For those that live in New Mexico (NM) already or are eyeing a move to the Land of Enchantment, there are plenty of opportunities for forensic science education as well as ways to pursue a career as a professional in forensics or crime scene investigation (CSI). Forensic science technicians and crime scene investigators have hands-on involvement in solving crimes from start to finish – from collecting and evaluating evidence to testifying to their findings in court.
In order to achieve success on this career path, it is necessary to start with the right credentials. This can begin as early as high school with the decision to take and excel in science and mathematics in order to be granted admission later to undergraduate and perhaps graduate programs.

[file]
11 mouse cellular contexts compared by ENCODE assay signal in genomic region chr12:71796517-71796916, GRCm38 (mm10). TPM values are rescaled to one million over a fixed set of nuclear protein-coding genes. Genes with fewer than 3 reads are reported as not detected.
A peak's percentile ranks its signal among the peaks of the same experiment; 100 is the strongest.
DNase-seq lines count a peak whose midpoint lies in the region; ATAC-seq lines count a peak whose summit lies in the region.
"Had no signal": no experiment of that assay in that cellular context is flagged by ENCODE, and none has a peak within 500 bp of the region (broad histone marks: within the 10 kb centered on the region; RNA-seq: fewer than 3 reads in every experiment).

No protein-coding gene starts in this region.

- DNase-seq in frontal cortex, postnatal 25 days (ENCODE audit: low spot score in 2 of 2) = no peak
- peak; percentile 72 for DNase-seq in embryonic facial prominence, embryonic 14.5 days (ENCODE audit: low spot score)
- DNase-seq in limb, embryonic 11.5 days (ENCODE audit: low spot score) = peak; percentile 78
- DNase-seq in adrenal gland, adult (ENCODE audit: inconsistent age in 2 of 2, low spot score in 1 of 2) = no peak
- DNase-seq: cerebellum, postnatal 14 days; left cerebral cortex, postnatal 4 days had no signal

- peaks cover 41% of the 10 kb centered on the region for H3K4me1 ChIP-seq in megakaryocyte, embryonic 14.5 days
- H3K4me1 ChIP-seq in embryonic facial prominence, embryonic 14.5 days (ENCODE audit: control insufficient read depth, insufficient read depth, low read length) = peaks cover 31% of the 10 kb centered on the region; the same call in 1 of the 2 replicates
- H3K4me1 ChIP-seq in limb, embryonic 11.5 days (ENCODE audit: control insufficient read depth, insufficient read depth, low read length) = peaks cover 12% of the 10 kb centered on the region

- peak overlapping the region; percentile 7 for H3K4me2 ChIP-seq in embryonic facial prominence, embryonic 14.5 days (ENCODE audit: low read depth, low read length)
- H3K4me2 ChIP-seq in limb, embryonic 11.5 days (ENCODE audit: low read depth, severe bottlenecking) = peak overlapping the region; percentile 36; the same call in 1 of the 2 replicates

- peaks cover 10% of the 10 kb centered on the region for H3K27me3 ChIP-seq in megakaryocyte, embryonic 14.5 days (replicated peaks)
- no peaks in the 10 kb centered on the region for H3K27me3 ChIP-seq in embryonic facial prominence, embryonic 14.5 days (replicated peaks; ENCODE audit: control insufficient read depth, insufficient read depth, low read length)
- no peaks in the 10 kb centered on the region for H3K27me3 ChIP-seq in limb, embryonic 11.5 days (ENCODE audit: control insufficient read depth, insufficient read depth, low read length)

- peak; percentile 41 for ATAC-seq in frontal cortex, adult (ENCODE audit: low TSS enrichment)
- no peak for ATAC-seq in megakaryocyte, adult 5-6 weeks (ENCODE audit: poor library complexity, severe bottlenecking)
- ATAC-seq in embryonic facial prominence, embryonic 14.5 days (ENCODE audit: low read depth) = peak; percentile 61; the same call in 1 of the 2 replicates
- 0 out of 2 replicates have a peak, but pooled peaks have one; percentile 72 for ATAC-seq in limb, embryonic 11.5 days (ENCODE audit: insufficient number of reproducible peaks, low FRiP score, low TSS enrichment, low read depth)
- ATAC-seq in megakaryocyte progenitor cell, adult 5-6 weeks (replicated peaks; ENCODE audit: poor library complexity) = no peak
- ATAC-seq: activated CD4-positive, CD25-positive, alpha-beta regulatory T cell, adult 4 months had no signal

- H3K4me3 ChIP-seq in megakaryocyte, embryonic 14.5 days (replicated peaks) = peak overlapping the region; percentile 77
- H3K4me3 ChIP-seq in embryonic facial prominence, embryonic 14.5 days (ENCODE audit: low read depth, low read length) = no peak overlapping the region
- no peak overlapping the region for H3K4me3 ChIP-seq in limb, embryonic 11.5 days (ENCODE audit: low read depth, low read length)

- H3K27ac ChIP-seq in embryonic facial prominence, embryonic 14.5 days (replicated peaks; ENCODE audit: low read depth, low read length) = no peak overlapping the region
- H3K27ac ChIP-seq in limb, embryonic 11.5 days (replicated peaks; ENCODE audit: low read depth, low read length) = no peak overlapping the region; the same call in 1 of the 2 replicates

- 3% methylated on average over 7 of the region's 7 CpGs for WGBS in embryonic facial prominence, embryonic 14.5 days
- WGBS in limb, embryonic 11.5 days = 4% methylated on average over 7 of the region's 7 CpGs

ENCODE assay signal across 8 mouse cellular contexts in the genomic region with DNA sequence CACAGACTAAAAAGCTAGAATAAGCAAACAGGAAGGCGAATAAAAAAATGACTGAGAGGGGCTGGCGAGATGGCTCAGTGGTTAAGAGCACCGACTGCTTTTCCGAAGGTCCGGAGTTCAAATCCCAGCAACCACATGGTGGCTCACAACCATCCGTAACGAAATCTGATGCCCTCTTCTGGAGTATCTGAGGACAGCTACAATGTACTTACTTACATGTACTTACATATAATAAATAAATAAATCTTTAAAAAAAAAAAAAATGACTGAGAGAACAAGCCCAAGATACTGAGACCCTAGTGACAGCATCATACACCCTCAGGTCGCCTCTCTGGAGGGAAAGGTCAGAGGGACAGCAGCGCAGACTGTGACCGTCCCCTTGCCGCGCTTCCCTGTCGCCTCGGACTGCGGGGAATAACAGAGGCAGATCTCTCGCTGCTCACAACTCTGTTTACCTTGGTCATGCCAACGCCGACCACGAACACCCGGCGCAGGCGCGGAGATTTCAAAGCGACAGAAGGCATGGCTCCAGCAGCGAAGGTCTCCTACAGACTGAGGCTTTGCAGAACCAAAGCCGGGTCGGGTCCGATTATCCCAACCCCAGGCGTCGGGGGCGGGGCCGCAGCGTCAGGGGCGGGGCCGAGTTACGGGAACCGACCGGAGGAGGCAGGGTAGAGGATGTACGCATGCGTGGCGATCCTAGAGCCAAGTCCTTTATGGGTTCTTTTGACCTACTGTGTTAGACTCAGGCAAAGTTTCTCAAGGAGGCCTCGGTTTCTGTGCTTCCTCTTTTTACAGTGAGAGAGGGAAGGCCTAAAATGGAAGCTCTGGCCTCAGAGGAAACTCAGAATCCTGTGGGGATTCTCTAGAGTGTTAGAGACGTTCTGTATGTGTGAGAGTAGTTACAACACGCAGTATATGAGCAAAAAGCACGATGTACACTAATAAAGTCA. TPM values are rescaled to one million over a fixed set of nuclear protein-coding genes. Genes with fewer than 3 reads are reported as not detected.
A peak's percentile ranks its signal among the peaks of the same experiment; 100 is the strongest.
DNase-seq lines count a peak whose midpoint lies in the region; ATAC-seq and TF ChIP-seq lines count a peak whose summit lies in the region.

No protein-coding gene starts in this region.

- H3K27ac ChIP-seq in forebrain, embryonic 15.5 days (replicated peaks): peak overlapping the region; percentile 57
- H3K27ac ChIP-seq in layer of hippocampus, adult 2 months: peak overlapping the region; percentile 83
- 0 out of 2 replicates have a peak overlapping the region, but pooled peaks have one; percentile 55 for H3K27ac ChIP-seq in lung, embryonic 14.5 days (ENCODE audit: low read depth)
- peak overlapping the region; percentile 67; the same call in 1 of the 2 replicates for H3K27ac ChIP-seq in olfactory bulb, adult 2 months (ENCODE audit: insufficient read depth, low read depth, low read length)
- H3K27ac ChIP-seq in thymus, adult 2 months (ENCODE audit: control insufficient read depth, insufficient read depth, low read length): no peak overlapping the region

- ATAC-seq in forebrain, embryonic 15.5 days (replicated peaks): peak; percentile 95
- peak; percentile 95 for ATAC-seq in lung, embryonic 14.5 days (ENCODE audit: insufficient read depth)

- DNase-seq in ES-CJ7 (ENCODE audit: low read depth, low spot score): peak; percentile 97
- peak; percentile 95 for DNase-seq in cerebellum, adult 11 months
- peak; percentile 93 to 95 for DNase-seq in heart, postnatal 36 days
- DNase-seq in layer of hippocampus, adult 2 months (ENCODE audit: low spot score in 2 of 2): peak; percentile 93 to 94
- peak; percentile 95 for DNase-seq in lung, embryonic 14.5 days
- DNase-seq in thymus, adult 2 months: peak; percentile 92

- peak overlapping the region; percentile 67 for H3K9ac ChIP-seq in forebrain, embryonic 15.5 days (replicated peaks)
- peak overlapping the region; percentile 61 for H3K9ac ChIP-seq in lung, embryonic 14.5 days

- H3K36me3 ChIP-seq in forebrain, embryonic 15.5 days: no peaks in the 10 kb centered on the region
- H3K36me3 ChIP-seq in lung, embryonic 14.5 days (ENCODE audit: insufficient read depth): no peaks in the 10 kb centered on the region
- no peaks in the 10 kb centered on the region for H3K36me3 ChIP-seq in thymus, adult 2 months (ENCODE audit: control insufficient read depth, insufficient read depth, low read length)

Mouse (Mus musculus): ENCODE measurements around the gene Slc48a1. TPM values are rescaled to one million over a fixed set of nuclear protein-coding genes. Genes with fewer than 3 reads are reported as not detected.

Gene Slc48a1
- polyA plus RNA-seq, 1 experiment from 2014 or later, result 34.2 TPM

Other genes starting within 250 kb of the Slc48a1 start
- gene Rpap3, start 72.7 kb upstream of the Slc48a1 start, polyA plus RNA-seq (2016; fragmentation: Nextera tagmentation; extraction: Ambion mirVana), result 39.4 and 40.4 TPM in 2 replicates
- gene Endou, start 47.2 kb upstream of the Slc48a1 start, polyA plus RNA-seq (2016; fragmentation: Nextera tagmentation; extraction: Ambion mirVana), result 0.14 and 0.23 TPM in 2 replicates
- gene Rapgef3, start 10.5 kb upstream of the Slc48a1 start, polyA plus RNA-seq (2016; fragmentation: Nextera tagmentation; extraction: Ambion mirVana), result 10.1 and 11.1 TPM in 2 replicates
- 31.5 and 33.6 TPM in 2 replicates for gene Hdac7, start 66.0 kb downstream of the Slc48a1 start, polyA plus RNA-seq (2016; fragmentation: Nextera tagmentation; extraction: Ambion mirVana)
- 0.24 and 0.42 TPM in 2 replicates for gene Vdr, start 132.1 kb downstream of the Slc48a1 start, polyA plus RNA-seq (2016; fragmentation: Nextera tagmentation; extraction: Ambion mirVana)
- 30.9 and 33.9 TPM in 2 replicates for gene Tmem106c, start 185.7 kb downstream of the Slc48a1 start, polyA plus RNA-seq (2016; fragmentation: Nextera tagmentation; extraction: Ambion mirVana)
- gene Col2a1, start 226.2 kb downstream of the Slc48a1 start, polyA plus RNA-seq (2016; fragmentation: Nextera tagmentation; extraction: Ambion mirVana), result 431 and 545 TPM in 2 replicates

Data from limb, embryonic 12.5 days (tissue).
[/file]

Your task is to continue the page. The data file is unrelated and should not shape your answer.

Forensic science is currently a small but growing field in New Mexico. As of 2016, 2,030 people are employed as forensic science technicians in New Mexico, according to the Bureau of Labor Statistics (BLS), but the occupation is expected to grow by 17 percent over the next 10 years (BLS, 2017).
Keep reading to learn more about forensic science degree programs, certification, and career opportunities in New Mexico.
Psychology - Forensic Psychology (BS)
Forensic Psychology (MS)
Criminology and Criminal Justice (BS)
Criminal Justice (MA)
Biological Sciences (BS)
Criminal Law (MLS)
BA in Psychology - Forensic Psychology
MS in Psychology - Forensic Psychology
BS in Accounting - Forensic Accounting & Fraud Examination
MS in Accounting - Forensic Accounting
BS in Criminal Justice
MS - Criminal Justice
MBA - Criminal Justice
Online MS - Cyber Security
Online BS - Cyber Security
Online BA - Forensic Psychology
Online Master's in Cyber Forensics
Online Bachelor's in Criminal Justice
Online Master of Forensic Science
Online Master's in Forensic Accounting
Online Master's in Forensic Investigation
Online Master's in Digital Forensics
Online Master's in Crime Scene Investigation
Online MS in Info Security & Assurance